Culture, Movies, Women's Issues
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The Bechdel Test

The Bechdel Test (also known as the Bechdel-Wallace test) was created by Allison Bechdel and Liz Wallace as a way to evaluate the presence of women in Hollywood films, and is featured in Bechdel’s 1985 comic strip Dykes to Watch Out For. The test has three requirements for a film to pass: (1) It has to have at least two named women in it (2) who talk to each other (3) about something besides a man.

At first that sounds pretty simple; the act of two women talking to each other about something other than a man certainly reflects reality. But the truth is, substantially more films fail the Bechdel test than pass it – and that needs to change.

Now, I’m not saying you should avoid films that don’t pass the Bechdel test. Very few Oscar nominated films did, including my favorite of the year, 12 Years a Slave (which  is disputed whether or not it passes). But it is important for movie goers (and creators) to be aware that many films that strive to be genuine and real do not reflect society – in both the representation of women and racial diversity.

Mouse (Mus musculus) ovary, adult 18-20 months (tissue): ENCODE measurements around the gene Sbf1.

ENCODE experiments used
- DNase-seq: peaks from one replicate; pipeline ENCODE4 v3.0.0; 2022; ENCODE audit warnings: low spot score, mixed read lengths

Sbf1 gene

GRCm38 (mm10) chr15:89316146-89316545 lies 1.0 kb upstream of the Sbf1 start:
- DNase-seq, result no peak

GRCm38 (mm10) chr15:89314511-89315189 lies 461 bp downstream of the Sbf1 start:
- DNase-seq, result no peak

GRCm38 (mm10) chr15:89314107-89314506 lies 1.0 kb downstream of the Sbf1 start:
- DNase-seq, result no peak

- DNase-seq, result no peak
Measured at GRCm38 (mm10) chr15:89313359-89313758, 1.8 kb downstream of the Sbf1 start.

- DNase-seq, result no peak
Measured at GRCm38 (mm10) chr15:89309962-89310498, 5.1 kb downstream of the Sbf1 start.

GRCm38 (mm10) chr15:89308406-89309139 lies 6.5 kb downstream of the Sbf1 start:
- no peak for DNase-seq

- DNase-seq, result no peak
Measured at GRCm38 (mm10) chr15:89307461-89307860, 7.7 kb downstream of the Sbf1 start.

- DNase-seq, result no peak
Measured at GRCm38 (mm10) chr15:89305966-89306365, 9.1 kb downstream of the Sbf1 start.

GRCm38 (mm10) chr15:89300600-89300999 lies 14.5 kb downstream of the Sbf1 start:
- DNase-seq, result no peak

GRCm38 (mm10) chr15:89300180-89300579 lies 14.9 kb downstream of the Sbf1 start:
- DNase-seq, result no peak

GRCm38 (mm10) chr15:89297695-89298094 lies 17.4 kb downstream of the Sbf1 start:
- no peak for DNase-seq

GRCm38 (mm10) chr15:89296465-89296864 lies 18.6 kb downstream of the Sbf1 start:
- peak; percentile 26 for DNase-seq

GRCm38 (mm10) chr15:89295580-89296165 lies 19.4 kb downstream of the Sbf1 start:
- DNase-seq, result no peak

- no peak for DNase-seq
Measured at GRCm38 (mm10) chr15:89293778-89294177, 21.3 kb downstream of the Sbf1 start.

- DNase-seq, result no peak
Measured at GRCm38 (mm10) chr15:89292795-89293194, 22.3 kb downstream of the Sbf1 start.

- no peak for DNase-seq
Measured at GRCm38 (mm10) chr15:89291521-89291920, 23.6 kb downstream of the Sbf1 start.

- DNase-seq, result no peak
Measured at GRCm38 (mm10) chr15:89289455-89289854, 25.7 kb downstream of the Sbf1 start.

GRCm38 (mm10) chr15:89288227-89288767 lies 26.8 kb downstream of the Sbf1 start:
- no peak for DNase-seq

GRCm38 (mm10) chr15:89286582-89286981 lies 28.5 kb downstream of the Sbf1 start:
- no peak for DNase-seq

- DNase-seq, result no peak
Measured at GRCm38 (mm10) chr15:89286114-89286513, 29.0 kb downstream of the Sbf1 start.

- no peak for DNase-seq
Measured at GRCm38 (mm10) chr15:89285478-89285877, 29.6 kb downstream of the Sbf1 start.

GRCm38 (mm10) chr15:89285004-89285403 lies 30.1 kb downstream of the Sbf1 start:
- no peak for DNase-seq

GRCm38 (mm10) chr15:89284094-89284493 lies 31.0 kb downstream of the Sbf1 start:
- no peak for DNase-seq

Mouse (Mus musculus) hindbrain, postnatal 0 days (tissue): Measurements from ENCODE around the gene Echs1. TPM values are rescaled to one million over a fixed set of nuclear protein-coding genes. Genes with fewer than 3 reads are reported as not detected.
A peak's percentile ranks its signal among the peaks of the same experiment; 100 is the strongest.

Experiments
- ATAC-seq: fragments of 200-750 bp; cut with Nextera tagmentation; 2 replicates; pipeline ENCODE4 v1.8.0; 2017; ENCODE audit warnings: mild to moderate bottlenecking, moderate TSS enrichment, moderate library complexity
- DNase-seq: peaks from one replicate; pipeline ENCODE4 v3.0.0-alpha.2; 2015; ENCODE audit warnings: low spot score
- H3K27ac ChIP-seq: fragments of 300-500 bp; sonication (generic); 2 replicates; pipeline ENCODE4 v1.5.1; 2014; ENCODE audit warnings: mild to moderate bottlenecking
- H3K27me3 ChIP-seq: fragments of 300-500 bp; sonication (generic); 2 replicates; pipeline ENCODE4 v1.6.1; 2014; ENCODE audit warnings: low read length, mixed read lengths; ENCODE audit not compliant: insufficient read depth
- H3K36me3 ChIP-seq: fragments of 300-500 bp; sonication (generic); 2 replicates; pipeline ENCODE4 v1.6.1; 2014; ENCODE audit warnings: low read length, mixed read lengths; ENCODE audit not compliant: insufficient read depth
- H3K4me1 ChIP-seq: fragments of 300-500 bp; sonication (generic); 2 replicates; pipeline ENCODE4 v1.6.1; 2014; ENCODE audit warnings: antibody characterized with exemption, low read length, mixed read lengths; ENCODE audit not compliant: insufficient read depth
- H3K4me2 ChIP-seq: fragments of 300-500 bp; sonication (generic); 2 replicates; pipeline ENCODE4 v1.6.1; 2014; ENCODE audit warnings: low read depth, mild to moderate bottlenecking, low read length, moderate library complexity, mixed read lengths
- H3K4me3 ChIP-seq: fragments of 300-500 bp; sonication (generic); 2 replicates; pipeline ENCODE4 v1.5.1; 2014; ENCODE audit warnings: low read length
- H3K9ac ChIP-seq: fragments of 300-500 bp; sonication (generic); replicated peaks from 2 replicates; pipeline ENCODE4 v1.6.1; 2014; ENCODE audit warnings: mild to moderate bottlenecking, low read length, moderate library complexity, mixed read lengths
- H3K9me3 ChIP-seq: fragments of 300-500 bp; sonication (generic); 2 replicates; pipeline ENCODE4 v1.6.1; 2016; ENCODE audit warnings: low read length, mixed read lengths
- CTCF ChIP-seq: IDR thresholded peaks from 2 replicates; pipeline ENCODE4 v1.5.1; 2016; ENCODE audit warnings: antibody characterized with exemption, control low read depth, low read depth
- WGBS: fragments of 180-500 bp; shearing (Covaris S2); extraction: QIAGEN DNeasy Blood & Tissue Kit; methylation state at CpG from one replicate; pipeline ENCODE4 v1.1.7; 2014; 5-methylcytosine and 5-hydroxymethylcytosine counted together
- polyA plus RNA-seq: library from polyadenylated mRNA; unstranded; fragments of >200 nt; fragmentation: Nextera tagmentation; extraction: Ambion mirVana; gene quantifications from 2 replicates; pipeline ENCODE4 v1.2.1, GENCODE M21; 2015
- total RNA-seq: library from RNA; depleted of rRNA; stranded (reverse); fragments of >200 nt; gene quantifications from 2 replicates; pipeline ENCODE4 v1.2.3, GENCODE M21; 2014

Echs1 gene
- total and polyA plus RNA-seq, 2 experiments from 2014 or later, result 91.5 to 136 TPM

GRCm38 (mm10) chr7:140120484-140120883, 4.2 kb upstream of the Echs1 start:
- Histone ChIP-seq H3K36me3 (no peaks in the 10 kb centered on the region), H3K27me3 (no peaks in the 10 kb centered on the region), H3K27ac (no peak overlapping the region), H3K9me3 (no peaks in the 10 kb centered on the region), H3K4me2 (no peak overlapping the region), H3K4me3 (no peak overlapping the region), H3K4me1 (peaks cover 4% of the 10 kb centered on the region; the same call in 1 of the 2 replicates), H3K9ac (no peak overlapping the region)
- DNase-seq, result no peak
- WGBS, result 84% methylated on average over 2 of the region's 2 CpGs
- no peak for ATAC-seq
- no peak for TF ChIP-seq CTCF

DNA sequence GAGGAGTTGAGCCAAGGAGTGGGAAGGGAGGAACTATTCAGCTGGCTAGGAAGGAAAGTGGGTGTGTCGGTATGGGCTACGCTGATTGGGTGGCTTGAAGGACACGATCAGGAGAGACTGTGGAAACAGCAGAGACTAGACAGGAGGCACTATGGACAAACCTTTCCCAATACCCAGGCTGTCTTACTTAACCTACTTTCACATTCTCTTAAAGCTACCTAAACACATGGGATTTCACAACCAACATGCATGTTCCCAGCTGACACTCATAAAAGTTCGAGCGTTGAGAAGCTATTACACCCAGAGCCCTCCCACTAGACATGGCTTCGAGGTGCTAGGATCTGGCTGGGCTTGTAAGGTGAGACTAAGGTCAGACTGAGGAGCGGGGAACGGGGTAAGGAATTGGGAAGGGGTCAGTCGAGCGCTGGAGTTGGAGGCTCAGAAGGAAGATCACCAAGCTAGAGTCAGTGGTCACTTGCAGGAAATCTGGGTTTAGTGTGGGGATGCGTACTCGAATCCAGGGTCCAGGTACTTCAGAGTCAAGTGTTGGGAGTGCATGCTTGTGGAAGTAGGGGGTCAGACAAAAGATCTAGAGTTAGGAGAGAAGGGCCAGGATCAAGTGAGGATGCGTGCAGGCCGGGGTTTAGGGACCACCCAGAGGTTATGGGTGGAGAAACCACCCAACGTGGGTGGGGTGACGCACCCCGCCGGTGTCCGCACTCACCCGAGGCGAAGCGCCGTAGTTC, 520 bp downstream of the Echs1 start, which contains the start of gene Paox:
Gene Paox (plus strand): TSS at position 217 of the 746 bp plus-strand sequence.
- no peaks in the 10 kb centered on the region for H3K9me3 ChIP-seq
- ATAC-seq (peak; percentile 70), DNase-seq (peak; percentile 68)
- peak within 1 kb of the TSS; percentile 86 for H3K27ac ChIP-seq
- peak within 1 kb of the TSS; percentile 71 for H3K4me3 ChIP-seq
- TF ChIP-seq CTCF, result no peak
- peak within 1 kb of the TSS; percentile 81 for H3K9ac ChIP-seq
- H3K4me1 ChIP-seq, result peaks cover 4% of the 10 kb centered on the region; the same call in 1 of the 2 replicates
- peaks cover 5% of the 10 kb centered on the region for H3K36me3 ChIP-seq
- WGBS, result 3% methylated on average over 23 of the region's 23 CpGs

A few of the films of 2013/2014 that passed the test include Divergent, August: Osage County, and Enough Said. You can visit the Bechdel Test Movie List to see what other movies passed the test.

**Check out Film School Reject’s list of films that surprisingly don’t pass the test.**

 

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